Page:United States Statutes at Large Volume 110 Part 6.djvu/498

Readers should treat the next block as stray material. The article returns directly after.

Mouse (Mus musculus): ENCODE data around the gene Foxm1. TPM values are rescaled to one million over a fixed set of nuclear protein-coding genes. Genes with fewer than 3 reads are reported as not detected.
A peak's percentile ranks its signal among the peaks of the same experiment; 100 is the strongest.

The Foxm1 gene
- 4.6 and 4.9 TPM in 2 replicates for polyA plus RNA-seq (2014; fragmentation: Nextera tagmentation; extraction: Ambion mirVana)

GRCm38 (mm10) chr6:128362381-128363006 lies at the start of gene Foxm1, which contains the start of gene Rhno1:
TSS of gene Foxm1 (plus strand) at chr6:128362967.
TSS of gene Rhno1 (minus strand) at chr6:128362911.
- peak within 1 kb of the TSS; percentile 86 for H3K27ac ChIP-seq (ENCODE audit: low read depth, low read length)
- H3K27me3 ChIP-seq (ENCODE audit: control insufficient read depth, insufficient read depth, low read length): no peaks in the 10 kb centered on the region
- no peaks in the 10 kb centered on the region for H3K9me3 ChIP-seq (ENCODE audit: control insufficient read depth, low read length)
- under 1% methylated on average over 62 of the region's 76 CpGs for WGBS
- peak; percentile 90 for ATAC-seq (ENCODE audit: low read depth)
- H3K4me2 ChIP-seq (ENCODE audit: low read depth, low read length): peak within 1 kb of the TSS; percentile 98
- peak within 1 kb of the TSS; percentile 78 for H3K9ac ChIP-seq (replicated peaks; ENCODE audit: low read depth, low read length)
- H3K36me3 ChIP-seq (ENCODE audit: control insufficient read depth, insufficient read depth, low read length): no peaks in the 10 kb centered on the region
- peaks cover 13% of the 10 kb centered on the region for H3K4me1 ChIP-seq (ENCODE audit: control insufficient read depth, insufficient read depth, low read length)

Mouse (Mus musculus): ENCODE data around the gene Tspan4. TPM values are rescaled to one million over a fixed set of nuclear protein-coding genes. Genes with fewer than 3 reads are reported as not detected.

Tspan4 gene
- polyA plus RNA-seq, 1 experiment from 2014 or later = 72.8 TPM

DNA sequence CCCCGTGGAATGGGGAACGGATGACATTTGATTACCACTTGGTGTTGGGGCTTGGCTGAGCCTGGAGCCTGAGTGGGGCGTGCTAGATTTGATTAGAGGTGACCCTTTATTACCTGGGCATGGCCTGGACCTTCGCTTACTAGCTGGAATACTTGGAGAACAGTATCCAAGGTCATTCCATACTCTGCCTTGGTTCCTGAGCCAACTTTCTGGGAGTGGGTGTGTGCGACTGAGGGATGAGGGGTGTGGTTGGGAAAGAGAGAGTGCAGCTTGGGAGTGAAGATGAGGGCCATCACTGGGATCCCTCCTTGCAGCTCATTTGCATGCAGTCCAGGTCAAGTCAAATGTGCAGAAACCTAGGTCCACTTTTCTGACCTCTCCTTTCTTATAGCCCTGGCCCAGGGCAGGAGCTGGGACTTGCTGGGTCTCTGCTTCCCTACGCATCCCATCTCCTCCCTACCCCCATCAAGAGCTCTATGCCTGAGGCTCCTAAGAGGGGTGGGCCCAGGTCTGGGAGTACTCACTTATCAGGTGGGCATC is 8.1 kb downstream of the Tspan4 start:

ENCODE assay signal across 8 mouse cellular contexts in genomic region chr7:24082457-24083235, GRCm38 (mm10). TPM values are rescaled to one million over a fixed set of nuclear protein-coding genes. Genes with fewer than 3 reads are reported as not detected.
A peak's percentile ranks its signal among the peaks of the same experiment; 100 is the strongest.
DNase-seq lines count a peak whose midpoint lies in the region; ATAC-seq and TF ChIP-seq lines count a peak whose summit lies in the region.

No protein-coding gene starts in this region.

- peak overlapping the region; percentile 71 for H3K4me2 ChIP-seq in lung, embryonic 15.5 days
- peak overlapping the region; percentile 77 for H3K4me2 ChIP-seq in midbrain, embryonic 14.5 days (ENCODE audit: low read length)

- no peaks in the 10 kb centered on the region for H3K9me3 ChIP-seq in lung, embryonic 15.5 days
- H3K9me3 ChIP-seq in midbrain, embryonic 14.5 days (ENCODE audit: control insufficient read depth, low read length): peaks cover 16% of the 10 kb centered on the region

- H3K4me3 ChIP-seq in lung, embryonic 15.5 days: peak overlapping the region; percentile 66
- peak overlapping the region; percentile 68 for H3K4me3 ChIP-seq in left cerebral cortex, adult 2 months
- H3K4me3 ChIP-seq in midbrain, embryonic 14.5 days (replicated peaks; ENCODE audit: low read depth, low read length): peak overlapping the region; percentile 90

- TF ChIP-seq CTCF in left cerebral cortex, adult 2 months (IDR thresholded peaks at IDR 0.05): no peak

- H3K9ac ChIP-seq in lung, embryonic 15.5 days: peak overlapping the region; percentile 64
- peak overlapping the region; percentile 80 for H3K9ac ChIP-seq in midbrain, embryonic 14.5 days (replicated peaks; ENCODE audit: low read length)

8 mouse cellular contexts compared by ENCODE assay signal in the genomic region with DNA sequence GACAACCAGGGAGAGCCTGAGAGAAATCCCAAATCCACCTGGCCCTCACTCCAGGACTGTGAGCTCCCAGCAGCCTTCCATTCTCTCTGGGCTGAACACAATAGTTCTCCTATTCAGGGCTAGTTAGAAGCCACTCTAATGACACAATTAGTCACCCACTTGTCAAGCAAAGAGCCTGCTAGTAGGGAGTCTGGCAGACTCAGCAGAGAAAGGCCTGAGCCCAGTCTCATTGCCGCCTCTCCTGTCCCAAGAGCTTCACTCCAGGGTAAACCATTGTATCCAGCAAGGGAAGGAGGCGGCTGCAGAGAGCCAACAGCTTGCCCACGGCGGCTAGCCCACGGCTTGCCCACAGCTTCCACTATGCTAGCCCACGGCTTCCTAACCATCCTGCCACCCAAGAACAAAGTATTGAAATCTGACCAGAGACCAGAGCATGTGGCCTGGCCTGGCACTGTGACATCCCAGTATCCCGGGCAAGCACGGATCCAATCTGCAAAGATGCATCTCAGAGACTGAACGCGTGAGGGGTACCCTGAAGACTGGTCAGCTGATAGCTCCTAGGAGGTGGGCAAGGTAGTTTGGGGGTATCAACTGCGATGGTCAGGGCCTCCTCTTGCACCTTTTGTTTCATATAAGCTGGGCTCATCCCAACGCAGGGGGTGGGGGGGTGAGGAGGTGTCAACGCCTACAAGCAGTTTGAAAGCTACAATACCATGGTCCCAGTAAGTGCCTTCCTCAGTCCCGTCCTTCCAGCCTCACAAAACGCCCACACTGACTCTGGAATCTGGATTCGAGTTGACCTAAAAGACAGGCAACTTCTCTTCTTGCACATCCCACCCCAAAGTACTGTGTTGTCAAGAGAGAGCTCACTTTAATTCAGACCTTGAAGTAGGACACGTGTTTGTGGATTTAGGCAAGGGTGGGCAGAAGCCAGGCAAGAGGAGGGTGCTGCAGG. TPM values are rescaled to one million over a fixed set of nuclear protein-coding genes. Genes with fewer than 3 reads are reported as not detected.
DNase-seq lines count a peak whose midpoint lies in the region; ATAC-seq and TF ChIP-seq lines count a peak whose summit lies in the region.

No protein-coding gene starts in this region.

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110 STAT. 4320 CONCURRENT RESOLUTIONS—APR. 16, 1996 (b)), the emplGying office may not designate leave as FMLA leave retroactively, and may designate only prospectively as of the date of notification to the employee of the designation. In such circumstances, the employee is subject to the fiili protections of the FMLA, as made applicable by the CAA, but none of the absence preceding the notice to the employee of the designation may be counted against the employee's 12-week FMLA leave entitlement. (d) If the employing office learns that leave is for an FMLA purpose after leave has begun, such as when an employee gives notice of the need for an extension of the paid leave with unpaid FMLA leave, the entire or some portion of the paid leave period may be retroactively counted as FMLA leave, to the extent that the leave period qualified as FMLA leave. For example, an employee is granted two weeks paid vacation leave for a skiing trip. In mid-week of the second week, the employee contacts the employing office for an extension of leave as unpaid leave and advises that at the beginning of the second week of paid vacation leave the employee suffered a severe accident requiring hospitalization. The employing office may notify the employee that both the extension and the second week of paid vacation leave (from the date of the injury) is designated as FMLA leave. On the other hand, when the employee takes sick leave that turns into a serious health condition (e.g., bronchitis that turns into bronchial pneumonia) and the employee gives notice of the need for an extension of leave, the entire period of the serious health condition may be counted as FMLA leave. (e) Employing offices may not designate leave as FMLA leave after the employee has returned to work with two exceptions: (1) If the employee was absent for an FMLA reason and the employing office did not learn the reason for the absence until the employee's return (e.g., where the employee was absent for only a brief period), the employing office may, upon the employee's return to work, promptly (within two business days of the employee's return to work) designate the leave retroactively with appropriate notice to the employee. If leave is taken for an FMLA reason but the employing office was not aware of the reason, and the employee desires that the leave be counted as FMLA leave, the employee must notify the employing office within two business days of returning to work of the reason for the leave. In the absence of such timely notification by the employee, the employee may not subsequently assert FMLA protections for the absence. (2) If the employing office knows the reason for the leave but has not been able to confirm that the leave qualifies under FMLA, or where the employing office has requested medical certification which has not yet been received or the parties are in the process of obtaining a second or third medical opinion, the employing office should make a preliminary designation, and so notify the employee, at the time leave begins, or as soon as the reason for the leave becomes known. Upon receipt of the requisite information from the employee or of the medical certification which confirms the leave is for an FMLA reason, the preliminary designation becomes final. If the medical certifications fail to confirm that the reason for the absence was an FMLA reason, the employing office must withdraw the designation (with written notice to the employee).